Stephen H. Balch, president of the National Association of Scholars, said that "the big news here is the first social science confirmation of the existence of discrimination in hiring and the personnel process." While previous studies have demonstrated the breadth of liberal support in the academy, he said, they have not made as direct a link to hiring and advancement.
Balch said there is now "very strong evidence" that there is bias in the hiring process against conservatives, whereas before this study, there was just "an enormous amount of anecdotal evidence."
College faculty members and presidents, "given their interest in diversity of all other kinds, and their professed desire to overcome discrimination, need to grapple with this."
Many academic leaders, however, say that the lopsided political identification totals are entirely predictable, and do not indicate discrimination of any kind. Feal, the MLA executive director, said that when humanities professors say that they are liberals, "the majority of us understand it to be not a narrow political ideology, but a conception of the world."
"We profess the liberal arts," she said. "That comes from freedom that we hold as a high value, from the pursuit of the truth, the pursuit of academic freedom, the belief that the learning and teaching of values will make us better citizens."
Prior to coming to the MLA, Feal was a professor and department chair in modern languages at the State University of New York at Buffalo, and she says that searches never focused on questions of religion or politics. "These things are irrelevant in a search."
"When all was said and done, we had conservative Christians, we had liberal atheists, we had everyone," Feal said.
The study is part of a broader campaign, she said, to question the qualifications and rights of faculty members, especially in the humanities. "This is such a dangerous moment," she said. "We are facing the kind of scrutiny on politics and religion that truly signals danger."
Cary Nelson, author of Manifesto of a Tenured Radical, said that he wasn't surprised that some disciplines were largely liberal. Nelson, an English professor at the University of Illinois at Urbana-Champaign, said that in his field, "which has devoted itself significantly to expanding the canon over the last 25 years, it's most likely that the people who are coming into the disciplines are going to have a liberal sentiment rather than a reactionary sentiment."
Nelson said, however, that even if most professors in some fields are liberal, you wouldn't know it from what goes on in classrooms, where he said most scholars are "bloody cowards about letting their politics out." Nelson said that he always tells his students that he is a liberal, and that conservative students will do well in his class as long as they speak up and challenge him.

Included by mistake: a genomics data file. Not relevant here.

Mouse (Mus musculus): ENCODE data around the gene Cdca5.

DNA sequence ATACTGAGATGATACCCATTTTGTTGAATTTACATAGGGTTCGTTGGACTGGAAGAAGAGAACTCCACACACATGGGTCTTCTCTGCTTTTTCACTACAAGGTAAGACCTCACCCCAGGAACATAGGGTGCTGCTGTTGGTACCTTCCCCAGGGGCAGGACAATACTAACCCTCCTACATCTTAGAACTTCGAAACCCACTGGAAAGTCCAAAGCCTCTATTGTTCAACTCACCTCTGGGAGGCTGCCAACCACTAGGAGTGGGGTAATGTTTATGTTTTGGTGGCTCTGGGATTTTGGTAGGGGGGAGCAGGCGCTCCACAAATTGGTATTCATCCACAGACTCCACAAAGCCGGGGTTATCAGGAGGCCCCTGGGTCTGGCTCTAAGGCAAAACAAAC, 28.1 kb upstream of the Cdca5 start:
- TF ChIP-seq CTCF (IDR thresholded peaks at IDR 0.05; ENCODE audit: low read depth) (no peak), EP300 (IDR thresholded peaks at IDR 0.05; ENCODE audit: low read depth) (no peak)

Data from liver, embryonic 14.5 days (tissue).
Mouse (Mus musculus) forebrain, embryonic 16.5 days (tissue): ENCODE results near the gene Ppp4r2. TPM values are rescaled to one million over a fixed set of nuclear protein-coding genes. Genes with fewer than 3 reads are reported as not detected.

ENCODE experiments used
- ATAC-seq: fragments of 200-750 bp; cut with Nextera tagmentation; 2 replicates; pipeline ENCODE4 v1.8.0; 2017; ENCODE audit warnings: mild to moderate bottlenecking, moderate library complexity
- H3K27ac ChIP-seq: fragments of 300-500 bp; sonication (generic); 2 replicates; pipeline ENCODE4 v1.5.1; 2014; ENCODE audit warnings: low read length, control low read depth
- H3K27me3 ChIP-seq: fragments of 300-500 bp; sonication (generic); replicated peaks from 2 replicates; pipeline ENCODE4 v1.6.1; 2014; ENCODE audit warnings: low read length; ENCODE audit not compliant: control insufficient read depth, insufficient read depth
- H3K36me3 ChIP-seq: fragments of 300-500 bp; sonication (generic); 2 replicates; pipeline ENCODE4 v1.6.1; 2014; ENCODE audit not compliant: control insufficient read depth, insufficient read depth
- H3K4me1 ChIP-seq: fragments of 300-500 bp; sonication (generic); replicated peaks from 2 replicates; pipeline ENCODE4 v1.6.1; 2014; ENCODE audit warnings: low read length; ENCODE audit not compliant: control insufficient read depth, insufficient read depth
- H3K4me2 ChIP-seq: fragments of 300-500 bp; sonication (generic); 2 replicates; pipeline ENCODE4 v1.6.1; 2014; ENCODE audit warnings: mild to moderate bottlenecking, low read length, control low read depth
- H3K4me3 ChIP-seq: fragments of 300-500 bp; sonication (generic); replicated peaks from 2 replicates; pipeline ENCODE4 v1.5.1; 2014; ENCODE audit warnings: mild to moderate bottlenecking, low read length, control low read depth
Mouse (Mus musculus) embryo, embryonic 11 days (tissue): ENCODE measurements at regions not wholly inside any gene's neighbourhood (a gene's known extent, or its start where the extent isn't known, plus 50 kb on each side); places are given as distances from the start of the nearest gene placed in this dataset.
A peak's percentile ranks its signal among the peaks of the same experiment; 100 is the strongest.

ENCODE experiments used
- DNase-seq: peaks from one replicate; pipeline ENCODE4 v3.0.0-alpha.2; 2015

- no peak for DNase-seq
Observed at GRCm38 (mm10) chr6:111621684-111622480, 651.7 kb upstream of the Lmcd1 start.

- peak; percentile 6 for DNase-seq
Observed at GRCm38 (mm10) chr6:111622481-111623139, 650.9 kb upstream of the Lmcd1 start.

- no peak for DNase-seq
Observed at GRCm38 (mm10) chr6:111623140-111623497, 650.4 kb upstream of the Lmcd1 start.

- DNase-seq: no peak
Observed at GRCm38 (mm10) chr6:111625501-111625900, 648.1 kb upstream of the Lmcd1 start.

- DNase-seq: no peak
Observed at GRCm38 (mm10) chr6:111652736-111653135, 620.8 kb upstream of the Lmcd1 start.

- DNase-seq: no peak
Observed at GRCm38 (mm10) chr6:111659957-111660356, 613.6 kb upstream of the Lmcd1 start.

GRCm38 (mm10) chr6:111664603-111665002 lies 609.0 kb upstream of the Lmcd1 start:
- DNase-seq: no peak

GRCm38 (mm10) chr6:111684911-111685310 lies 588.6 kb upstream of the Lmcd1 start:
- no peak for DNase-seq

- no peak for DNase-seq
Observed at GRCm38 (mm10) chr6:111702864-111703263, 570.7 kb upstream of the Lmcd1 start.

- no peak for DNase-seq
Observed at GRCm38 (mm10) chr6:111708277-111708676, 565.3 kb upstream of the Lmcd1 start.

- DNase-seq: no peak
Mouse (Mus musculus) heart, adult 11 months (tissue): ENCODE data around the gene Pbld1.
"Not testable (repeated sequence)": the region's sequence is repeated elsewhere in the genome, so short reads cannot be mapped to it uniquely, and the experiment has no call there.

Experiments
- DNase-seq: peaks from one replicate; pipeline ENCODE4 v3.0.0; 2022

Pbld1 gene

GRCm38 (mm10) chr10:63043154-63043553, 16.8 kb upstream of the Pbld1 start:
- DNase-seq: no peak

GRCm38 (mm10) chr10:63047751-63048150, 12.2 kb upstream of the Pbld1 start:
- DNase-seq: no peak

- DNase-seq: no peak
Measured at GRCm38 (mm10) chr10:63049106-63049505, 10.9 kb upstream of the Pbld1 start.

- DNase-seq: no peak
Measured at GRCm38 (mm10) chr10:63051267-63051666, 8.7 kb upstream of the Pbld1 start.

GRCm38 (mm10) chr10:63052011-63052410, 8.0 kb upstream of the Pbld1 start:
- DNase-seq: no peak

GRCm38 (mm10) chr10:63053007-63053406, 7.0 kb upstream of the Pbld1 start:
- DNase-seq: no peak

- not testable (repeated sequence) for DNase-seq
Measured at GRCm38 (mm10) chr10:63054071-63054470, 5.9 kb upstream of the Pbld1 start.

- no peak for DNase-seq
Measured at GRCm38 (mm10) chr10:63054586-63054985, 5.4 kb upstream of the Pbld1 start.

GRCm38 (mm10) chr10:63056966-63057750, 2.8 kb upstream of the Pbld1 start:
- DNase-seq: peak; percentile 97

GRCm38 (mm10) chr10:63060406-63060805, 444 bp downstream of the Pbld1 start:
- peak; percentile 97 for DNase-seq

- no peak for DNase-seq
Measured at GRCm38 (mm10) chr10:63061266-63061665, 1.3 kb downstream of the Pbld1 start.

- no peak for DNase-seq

When it comes to hiring, he says that some departments do engage in "PC hiring," which he defined as the kind of hiring "where a search committee will say, 'We need more women so we're going to give this slot to a woman' or 'We don't have enough gay people so we've got to hire a gay person.' " Nelson said this kind of hiring was wrong -- and foolish in the humanities -- where there is enough diversity in the total pool that "if you go for the very best people, you'll still end up with diversity."
In his department, he said, hiring is quality based, and even though many of his colleagues focus on issues of race and gender, "we hire people who work only on traditional authors, most of whom are dead white men." The question in hiring, he says, is are you excited by a person's work and its potential, not do you agree with it.
In the Minority
Not all scholars accept the premise that the ideological split is necessarily hurting higher education -- or at least not in a black-and-white way.
Joel Carpenter, provost of Calvin College, said that many faculty members he hires are committed Christians who welcome the opportunity to work in an environment where they will not stand out. "People are always saying that they have finally found a place where they can be true to their beliefs," he said. While some people assume that a religious college like his is "less free" than other places, many of the scholars feel "more free" to talk about faith, he said, than they would at a secular university.
Carpenter said he would worry if religious faculty members felt that "they had been defined out of the realms of what's worth considering" at secular institutions. But he said he doesn't feel that is the situation yet. "I see a lot of strong, articulate, interesting voices at those institutions -- people who don't mind being in a minority, who have the courage of their convictions."
He speaks from some experience, having earned his Ph.D. in history from Johns Hopkins University, where he said he probably did stand out to his fellow students and to professors for his faith and views on some issues. "I think the fact that I really needed to defend my views to people who were originally skeptical helped make me stronger as a scholar," said Carpenter. But he also said that he saw "everyone have their ideas challenged -- no one got a pass."
"My own personal experience would say that yes, there is bias, but I haven't seen it to be a 'shut you down' kind of bias," he said. "I'm sure there were some who thought I was a little special, but I come from a Christian tradition that doesn't mind having a beer, so when the library closed, I went down to the grad club like everyone else."